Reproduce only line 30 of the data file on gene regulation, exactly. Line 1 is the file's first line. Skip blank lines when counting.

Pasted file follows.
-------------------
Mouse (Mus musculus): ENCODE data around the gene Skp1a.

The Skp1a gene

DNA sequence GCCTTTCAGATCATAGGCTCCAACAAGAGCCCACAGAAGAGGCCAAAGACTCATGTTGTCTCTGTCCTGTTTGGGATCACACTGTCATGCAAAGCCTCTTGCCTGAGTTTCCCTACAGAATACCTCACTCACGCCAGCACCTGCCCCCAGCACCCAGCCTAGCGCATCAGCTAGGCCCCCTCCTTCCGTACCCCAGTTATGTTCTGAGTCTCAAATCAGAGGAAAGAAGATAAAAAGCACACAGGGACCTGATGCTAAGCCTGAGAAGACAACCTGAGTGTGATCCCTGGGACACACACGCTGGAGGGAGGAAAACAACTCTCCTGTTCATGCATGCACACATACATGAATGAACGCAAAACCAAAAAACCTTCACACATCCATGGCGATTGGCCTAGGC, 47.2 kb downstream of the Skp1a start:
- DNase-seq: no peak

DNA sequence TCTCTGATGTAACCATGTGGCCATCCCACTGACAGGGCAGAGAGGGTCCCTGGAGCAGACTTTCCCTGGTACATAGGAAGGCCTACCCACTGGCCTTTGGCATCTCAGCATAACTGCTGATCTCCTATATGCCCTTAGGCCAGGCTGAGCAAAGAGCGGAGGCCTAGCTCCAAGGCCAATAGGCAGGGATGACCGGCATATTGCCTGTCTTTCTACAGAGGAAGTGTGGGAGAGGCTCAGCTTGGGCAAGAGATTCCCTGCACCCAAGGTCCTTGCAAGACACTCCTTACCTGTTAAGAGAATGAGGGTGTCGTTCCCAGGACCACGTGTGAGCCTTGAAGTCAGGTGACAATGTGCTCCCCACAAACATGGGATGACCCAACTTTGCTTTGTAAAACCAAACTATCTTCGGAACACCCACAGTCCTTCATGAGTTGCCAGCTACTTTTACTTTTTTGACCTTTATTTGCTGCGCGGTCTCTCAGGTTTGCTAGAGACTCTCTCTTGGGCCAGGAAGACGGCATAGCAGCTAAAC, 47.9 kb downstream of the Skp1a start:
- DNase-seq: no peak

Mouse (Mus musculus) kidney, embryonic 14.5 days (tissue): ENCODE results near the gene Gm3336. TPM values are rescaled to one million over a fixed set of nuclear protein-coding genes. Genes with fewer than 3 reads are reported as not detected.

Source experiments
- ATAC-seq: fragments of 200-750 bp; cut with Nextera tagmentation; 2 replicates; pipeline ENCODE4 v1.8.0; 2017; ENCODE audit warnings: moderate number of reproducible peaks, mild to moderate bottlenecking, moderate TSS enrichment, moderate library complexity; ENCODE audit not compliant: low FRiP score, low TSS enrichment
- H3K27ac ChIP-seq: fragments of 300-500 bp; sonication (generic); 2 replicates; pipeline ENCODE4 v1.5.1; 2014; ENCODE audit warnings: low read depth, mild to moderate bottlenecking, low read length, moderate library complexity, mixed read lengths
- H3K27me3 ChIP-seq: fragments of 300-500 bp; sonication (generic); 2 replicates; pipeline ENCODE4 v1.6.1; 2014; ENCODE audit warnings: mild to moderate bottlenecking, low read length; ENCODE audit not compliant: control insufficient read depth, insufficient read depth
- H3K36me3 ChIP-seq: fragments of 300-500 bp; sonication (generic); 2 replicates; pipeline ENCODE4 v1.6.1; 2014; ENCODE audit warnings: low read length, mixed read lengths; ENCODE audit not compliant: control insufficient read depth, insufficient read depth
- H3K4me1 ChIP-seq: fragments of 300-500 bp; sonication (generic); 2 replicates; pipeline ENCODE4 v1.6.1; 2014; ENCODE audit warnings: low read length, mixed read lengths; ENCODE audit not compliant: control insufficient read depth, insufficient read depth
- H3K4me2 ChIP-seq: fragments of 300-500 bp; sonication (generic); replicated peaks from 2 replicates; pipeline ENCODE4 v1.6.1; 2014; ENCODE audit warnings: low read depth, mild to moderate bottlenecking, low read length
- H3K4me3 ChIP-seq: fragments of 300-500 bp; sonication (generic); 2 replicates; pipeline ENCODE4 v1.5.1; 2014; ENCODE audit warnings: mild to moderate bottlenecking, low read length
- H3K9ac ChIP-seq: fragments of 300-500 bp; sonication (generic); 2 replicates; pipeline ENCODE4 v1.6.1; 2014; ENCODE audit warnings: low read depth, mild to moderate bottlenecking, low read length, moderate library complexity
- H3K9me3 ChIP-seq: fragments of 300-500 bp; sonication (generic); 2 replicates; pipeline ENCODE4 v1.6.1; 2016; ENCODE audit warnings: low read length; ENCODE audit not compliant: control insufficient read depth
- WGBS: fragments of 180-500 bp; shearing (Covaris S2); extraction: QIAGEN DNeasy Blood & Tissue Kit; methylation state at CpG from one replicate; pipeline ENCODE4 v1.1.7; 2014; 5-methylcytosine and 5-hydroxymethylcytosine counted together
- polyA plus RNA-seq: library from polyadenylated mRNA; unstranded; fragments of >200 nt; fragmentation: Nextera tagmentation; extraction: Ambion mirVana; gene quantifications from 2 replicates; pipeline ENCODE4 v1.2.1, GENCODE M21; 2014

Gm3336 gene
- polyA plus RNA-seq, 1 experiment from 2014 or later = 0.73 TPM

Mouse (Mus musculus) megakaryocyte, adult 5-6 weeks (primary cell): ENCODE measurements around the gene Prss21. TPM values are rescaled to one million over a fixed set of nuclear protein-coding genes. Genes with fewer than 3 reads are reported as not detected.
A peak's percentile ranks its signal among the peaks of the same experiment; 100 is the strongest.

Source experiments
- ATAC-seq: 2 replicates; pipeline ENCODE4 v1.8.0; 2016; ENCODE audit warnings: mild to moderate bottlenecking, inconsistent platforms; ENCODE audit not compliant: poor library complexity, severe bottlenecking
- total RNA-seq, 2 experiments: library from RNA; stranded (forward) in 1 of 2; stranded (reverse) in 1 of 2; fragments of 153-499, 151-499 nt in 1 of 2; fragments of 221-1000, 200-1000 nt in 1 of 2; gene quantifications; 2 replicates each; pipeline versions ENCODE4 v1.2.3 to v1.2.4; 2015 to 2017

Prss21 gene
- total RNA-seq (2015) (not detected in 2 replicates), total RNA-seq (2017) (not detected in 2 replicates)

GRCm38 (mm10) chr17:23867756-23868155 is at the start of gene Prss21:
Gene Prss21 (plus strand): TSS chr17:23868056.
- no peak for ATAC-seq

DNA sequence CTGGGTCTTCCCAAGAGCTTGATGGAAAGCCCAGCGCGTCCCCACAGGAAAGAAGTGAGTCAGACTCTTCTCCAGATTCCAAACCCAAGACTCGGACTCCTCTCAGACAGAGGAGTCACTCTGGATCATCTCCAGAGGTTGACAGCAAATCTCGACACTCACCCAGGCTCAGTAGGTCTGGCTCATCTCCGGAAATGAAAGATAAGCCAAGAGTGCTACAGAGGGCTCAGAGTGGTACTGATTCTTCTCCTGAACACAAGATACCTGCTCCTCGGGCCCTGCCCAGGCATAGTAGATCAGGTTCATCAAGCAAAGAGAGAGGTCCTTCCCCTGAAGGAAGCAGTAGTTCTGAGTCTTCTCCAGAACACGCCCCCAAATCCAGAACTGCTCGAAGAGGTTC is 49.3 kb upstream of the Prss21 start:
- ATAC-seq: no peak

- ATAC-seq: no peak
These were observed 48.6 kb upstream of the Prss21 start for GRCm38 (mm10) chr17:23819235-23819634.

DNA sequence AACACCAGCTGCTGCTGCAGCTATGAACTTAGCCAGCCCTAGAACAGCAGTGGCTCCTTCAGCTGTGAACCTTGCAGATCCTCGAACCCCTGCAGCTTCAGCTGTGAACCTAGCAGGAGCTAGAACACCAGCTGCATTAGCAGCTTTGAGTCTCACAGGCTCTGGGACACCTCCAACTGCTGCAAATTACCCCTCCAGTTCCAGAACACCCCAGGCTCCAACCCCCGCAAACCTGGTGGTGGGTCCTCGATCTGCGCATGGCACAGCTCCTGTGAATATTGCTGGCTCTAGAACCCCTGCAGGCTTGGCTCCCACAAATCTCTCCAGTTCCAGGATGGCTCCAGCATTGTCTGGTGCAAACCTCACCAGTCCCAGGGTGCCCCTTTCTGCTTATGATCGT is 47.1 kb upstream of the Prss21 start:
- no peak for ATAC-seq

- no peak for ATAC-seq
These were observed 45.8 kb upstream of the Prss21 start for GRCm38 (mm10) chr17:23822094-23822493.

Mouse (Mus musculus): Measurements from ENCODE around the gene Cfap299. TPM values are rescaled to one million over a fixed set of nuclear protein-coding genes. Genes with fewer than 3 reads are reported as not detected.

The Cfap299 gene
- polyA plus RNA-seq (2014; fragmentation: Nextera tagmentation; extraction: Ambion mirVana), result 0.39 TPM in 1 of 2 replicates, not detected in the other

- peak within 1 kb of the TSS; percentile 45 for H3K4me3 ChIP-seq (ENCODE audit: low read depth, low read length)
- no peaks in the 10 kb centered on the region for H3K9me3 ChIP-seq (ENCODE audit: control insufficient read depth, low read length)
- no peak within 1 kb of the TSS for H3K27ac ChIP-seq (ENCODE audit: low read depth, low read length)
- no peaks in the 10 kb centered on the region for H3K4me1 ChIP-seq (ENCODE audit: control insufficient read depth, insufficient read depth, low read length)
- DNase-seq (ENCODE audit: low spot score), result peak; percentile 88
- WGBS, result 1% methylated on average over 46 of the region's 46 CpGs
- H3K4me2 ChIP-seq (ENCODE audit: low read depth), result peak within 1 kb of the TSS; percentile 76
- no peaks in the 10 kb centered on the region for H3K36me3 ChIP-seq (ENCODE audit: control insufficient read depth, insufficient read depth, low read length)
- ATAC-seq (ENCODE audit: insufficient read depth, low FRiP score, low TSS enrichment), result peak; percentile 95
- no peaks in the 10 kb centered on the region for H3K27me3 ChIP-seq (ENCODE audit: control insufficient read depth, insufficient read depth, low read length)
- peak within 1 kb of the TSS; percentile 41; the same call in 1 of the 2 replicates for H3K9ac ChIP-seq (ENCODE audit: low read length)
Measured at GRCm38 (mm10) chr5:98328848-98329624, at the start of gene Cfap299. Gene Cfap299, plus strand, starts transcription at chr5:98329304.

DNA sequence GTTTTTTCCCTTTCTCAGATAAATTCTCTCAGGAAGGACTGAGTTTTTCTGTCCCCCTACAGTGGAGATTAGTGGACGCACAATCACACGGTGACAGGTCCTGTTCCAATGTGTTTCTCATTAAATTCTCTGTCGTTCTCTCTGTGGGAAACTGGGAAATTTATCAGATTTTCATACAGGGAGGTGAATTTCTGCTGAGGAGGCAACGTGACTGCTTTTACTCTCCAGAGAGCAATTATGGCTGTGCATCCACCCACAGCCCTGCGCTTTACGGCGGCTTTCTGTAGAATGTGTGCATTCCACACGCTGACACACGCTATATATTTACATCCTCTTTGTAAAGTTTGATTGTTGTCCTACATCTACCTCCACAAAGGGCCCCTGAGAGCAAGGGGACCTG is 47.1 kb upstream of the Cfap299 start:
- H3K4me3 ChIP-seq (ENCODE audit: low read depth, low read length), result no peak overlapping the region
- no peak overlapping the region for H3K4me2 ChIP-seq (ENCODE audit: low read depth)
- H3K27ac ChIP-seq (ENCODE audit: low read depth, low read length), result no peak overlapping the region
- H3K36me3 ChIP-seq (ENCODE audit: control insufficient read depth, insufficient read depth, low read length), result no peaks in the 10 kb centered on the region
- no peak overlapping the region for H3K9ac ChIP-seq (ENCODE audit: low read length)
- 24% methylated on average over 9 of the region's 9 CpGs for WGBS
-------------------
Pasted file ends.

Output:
Gene Prss21 (plus strand): TSS chr17:23868056.